Last week, South Park took on one of the most divisive issues in America today – the Trayvon Martin-George Zimmerman case.
And according to Jack Cashill, who authored “If I Had a Son: Race, Guns, and the Railroading of George Zimmerman,” the cartoon’s makers got the case completely wrong.
“South Park had it absolutely wrong and it’s really a shame because they are one of the few sources of common sense on the mainstream media,” Cashill declared to WND.
Last week’s episode, titled “World War Zimmerman,” was a zany combination of a parody of the summer blockbuster “World War Z” with the George Zimmerman case.
In the episode, George Zimmerman shoots a black child that turns out to be a white child. When it is determined that the victim is actually white, Zimmerman is then convicted and executed for this action.
Cashill believes this description contradicts the actual reality in America today.
“They still work under the delusion that if you kill somebody of another race or a black person, you can get away with it, but if you kill somebody who is white, there’s hell to pay,” he said. “If George Zimmerman had shot a white guy under the exactly same circumstances, no one would have called him to trial, we would have known all about his record, Zimmerman would’ve been known as the Hispanic Neighborhood Watch coordinator, and not only that, we would’ve never heard of George Zimmerman or the guy he shot.”
The episode also mocked Florida’s “Stand Your Ground” laws as faulty legislation and Cashill feels this was handled worse than the shooting.
“Their treatment of ‘Stand Your Ground’ laws was even more flippant and sillier than their treatment of the Trayvon Martin shooting. The ‘Stand Your Ground’ laws passed the Florida State Senate 39-0 and it had overwhelming support from the black community, because it helps minorities more than it helps any other group. The Zimmerman case had nothing to do with ‘Stand Your Ground’ regardless, it was a case of self-defense,” Cashill stated.
“South Park,” according to Cashill, has a reputation for taking politically incorrect stances, those positions that run contrary to the predominately liberal views typical in television.
The show’s creators, Trey Parker and Matt Stone, have been labeled in the past as libertarians and the show has been noted for its unorthodox political views.
Cashill believes there are a couple reasons that the creators of South Park decided to follow the politically correct view of the controversy, instead of upholding their “contrarian” reputation.
“Two reasons: A. They might’ve not known enough about the case and B. This is an area that frightens them. If they’re going to take this on, they have to be careful, more careful than if they were taking on Muslims or Barbara Streisand or Mormons. If they’re going to make fun of Mormons, try making fun of an angry mob of thousands of black people!” Cashill reasoned. “That’s what bothered me about the episode is that South Park usually takes the contrarian point of view, but here they did not – they took the tried and true.”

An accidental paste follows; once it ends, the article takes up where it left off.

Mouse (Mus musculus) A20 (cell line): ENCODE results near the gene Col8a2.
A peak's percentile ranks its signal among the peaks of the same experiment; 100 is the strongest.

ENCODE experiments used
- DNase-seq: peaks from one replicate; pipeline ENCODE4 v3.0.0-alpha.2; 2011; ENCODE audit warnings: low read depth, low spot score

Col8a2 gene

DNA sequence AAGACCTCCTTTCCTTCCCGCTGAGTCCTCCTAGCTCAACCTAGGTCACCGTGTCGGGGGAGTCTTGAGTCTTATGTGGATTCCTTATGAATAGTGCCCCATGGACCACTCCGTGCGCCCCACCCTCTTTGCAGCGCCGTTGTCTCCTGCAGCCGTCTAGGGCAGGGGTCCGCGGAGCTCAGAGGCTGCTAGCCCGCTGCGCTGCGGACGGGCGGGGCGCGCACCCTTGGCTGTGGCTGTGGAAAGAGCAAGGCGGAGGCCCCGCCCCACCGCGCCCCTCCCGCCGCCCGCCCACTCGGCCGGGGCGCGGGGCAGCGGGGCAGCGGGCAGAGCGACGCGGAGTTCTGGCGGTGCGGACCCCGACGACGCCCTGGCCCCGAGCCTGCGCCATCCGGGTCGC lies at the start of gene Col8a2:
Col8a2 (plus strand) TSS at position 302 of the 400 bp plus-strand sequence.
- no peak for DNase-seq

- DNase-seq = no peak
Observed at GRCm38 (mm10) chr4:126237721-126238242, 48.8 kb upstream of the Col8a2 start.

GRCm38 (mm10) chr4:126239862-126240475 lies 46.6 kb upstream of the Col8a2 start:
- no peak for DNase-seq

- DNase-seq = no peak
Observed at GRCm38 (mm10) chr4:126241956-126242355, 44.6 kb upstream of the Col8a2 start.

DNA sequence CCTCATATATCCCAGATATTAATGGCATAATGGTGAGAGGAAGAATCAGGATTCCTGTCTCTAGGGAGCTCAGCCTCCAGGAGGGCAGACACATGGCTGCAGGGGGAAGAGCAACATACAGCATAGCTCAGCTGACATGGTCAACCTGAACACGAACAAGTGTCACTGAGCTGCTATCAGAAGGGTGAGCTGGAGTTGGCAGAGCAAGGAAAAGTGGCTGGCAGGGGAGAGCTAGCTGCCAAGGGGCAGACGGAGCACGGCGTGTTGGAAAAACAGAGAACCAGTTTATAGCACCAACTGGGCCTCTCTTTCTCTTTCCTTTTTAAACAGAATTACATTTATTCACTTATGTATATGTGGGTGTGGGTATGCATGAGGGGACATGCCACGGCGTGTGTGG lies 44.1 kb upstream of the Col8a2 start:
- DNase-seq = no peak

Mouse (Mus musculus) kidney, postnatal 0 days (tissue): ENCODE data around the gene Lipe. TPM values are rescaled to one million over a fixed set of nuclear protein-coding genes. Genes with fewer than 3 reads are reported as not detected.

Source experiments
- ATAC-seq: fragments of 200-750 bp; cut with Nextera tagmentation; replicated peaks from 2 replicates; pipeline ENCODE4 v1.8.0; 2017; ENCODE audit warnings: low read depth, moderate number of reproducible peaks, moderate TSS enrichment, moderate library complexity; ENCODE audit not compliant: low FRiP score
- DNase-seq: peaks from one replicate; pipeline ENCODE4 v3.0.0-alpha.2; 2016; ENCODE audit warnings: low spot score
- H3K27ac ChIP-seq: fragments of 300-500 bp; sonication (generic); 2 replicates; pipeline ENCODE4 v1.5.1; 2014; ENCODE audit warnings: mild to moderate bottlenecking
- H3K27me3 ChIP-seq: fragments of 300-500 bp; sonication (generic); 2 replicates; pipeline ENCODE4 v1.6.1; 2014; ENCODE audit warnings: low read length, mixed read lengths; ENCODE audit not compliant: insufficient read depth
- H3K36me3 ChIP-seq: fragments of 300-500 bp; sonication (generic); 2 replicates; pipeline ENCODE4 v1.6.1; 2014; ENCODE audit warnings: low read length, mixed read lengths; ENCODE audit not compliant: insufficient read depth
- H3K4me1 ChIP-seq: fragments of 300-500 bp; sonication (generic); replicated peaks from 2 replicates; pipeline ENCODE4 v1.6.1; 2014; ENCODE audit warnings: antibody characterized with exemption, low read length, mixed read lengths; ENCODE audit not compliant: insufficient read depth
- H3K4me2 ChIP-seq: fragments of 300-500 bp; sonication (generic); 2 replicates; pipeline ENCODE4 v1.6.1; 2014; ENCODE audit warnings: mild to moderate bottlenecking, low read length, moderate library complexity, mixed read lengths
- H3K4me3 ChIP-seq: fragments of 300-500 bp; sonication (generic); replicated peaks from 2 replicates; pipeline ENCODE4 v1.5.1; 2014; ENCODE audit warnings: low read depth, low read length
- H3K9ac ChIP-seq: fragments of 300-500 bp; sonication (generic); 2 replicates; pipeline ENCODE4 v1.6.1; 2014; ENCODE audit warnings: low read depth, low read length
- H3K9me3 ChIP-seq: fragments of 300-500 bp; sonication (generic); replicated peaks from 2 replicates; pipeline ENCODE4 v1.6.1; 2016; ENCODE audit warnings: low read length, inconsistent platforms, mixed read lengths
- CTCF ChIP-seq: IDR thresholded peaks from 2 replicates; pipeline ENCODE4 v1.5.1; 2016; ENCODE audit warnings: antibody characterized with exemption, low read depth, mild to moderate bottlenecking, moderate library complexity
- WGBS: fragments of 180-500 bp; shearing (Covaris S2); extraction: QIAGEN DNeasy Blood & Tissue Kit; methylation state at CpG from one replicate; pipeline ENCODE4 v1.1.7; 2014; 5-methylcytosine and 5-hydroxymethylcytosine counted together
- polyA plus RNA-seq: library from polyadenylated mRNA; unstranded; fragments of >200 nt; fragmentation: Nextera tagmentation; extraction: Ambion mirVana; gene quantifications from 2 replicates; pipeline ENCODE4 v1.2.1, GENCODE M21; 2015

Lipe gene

He also remarked that maybe the huge success of Parker and Stone’s Broadway Musical, “The Book of Mormon,” which pokes fun at Mormonism, might have motivated the show’s take on the Trayvon Martin case.
“It was less sophisticated and contrarian than I would’ve expected from South Park, but I guess they have found it more profitable to make fun of Mormons than to discuss the real causes of crime and dysfunction in our society,” Cashill said.
In “If I Had A Son”, Cashill tells the inside story of how, as the result of a tragic encounter with troubled 17-year-old Trayvon Martin, the media turned Zimmerman into a white racist vigilante, “the most hated man in America.”
“If I Had A Son” tells how for the first time in the history of American jurisprudence, a state government, the U.S. Department of Justice, the White House, the major media, the entertainment industry and the vestiges of the civil rights movement conspired to put an innocent man in prison for the rest of his life.
All that stood between Zimmerman and lifetime internment were two folksy local lawyers, their aides, and some very dedicated citizen journalists, most notably an unpaid handful of truth seekers at the blogging collective known as the Conservative Treehouse.
“If I Had A Son” tells the story, too, of the six stalwart female jurors who ignored the enormous pressure mounting around them and preserved America’s judicial system.
In the wake of the verdict that acquitted Zimmerman of charges from Martin’s shooting, skeptics in the Martin camp claimed that the state of Florida did not play to win. In the course of his research, Cashill came across some startling evidence which suggests that those skeptics may indeed be right.
“If I Had A Son” is the one and only comprehensive look at the most politically significant trial in decades.
See Cashill’s comments on his investigation of the Martin case: